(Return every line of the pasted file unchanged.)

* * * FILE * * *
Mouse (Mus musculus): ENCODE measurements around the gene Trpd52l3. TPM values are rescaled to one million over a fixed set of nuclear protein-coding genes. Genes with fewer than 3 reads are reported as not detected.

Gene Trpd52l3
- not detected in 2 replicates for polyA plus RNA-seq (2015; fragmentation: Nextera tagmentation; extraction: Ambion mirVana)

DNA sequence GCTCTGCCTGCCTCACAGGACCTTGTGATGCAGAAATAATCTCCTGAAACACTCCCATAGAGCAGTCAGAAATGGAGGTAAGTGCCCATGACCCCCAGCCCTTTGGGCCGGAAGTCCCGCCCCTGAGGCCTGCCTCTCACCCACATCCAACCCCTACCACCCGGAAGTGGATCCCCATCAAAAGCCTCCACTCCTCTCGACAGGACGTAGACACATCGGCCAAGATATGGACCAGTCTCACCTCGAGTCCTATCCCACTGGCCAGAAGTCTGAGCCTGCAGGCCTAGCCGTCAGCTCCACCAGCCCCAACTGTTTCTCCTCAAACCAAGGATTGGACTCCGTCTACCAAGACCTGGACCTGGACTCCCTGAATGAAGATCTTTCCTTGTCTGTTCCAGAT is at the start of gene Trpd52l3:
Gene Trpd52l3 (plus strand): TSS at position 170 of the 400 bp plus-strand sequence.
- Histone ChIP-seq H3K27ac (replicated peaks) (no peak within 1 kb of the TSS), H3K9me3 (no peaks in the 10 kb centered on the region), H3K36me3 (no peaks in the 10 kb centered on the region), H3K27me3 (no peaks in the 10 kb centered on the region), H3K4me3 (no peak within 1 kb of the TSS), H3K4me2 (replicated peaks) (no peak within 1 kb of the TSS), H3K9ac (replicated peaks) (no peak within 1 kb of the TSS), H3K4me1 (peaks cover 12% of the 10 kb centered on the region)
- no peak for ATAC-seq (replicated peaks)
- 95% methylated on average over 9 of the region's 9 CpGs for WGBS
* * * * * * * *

Mouse (Mus musculus): ENCODE measurements around the gene Trpd52l3. TPM values are rescaled to one million over a fixed set of nuclear protein-coding genes. Genes with fewer than 3 reads are reported as not detected.

Gene Trpd52l3
- not detected in 2 replicates for polyA plus RNA-seq (2015; fragmentation: Nextera tagmentation; extraction: Ambion mirVana)

DNA sequence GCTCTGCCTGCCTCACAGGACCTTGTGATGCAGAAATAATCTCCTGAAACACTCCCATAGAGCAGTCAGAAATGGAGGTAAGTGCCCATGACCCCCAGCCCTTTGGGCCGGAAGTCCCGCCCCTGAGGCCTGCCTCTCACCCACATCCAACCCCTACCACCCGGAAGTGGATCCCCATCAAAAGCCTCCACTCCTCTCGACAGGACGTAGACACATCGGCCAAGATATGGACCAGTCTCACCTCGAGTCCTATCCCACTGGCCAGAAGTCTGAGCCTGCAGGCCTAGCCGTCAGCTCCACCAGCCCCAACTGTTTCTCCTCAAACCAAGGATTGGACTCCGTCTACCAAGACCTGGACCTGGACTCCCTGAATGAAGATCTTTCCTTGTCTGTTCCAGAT is at the start of gene Trpd52l3:
Gene Trpd52l3 (plus strand): TSS at position 170 of the 400 bp plus-strand sequence.
- Histone ChIP-seq H3K27ac (replicated peaks) (no peak within 1 kb of the TSS), H3K9me3 (no peaks in the 10 kb centered on the region), H3K36me3 (no peaks in the 10 kb centered on the region), H3K27me3 (no peaks in the 10 kb centered on the region), H3K4me3 (no peak within 1 kb of the TSS), H3K4me2 (replicated peaks) (no peak within 1 kb of the TSS), H3K9ac (replicated peaks) (no peak within 1 kb of the TSS), H3K4me1 (peaks cover 12% of the 10 kb centered on the region)
- no peak for ATAC-seq (replicated peaks)
- 95% methylated on average over 9 of the region's 9 CpGs for WGBS